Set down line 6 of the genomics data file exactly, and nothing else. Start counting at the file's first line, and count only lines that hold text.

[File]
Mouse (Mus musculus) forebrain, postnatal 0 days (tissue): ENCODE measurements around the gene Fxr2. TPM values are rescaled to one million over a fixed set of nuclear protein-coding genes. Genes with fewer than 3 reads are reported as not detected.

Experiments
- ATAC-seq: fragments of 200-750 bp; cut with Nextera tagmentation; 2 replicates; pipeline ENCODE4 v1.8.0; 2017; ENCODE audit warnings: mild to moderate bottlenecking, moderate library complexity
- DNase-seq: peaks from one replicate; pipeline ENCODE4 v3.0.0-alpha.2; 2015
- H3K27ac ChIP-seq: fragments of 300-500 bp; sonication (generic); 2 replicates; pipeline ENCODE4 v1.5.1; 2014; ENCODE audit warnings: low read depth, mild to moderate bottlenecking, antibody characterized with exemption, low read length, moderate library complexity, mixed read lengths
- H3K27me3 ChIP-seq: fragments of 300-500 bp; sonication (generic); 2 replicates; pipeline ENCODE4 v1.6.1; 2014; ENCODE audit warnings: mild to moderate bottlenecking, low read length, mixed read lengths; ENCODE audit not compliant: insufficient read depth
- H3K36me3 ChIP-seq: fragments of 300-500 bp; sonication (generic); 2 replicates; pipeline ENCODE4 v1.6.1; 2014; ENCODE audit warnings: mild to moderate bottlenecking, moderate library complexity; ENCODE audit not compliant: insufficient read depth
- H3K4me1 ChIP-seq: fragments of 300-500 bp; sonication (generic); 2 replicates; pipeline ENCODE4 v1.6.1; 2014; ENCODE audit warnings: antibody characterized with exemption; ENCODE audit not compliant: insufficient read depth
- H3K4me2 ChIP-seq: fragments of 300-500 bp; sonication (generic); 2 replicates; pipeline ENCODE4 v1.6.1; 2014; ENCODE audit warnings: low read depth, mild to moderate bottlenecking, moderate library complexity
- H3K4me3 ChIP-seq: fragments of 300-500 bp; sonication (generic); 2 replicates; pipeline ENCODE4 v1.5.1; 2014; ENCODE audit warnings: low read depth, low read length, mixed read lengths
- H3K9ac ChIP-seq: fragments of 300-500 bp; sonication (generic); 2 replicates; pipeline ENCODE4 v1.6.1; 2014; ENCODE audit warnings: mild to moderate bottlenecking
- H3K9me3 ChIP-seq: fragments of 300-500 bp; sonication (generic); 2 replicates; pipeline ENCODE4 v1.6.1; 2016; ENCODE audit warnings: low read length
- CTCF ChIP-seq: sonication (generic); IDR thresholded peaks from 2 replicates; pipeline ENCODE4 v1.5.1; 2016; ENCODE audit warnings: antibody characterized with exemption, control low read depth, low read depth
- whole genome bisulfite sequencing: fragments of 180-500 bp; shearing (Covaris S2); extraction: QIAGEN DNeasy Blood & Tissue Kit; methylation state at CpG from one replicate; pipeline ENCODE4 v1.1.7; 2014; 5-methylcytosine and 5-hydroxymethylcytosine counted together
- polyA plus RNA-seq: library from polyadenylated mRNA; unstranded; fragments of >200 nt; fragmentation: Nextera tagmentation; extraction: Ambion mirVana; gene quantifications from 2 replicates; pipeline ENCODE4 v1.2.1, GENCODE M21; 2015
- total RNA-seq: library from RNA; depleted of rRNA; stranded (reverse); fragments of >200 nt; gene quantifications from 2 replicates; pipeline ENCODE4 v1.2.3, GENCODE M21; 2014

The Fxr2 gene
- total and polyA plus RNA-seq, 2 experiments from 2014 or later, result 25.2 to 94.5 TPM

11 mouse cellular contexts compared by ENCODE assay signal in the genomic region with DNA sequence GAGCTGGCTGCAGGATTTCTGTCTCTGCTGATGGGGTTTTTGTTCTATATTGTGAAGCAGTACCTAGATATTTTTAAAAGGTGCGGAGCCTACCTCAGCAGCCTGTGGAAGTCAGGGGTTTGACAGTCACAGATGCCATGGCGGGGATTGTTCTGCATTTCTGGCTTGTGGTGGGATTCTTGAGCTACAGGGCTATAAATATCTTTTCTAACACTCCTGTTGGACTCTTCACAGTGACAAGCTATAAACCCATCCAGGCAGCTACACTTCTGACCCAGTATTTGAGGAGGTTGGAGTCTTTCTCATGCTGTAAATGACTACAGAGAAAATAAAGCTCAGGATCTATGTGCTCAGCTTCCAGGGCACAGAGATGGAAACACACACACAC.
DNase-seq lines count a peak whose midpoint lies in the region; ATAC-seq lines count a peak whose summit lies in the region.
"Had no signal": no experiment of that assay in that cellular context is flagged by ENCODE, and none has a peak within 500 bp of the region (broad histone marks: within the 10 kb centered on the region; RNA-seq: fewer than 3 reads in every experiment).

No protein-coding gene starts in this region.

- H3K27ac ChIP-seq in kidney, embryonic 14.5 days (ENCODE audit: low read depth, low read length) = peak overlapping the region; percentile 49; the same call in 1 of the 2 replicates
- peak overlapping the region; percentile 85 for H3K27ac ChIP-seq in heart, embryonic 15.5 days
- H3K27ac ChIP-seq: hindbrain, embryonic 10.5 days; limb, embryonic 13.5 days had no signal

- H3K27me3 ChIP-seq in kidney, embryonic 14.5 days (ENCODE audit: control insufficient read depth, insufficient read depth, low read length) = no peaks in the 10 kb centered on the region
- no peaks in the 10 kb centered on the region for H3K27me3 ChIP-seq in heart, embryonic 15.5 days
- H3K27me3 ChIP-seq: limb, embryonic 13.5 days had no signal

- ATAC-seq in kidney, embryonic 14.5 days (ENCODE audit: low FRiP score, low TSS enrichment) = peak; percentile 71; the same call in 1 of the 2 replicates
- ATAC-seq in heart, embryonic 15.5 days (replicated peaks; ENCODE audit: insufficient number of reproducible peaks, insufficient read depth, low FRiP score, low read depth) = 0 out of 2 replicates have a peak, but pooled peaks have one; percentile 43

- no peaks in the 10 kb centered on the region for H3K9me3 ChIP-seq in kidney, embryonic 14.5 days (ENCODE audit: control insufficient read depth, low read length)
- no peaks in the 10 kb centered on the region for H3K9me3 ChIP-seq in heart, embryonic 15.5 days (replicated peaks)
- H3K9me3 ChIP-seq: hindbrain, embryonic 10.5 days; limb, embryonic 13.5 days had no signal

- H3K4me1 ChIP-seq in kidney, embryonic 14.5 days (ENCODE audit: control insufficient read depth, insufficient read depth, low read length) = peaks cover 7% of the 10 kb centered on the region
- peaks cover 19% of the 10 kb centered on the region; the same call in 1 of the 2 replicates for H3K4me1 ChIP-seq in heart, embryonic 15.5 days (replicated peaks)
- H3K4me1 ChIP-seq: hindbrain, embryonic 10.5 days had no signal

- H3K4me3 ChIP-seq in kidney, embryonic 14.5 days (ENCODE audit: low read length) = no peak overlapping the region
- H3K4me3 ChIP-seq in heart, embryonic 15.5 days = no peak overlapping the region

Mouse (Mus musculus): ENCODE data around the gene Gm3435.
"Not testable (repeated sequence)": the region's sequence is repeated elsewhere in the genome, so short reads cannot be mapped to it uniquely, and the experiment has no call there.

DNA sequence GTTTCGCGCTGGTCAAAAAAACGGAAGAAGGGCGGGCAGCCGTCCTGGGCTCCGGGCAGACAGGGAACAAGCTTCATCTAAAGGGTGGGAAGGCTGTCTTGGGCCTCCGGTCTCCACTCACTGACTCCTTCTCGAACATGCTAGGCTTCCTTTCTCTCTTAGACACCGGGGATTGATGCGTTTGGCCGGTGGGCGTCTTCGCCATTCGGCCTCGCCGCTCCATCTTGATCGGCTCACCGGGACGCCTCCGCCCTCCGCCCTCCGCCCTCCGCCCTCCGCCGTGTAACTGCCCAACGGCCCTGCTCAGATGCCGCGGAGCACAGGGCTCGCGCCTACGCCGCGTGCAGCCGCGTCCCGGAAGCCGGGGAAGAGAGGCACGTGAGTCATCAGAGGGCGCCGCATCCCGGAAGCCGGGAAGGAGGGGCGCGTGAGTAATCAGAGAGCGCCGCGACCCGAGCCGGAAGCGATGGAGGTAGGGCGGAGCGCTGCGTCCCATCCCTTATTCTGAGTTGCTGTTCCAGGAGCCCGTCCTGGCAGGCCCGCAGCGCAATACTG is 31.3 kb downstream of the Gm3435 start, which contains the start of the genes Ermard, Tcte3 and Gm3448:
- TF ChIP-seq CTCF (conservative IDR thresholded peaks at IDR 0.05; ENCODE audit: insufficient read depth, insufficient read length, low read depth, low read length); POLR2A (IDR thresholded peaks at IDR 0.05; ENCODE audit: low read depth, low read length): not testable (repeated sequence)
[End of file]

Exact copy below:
- H3K27me3 ChIP-seq: fragments of 300-500 bp; sonication (generic); 2 replicates; pipeline ENCODE4 v1.6.1; 2014; ENCODE audit warnings: mild to moderate bottlenecking, low read length, mixed read lengths; ENCODE audit not compliant: insufficient read depth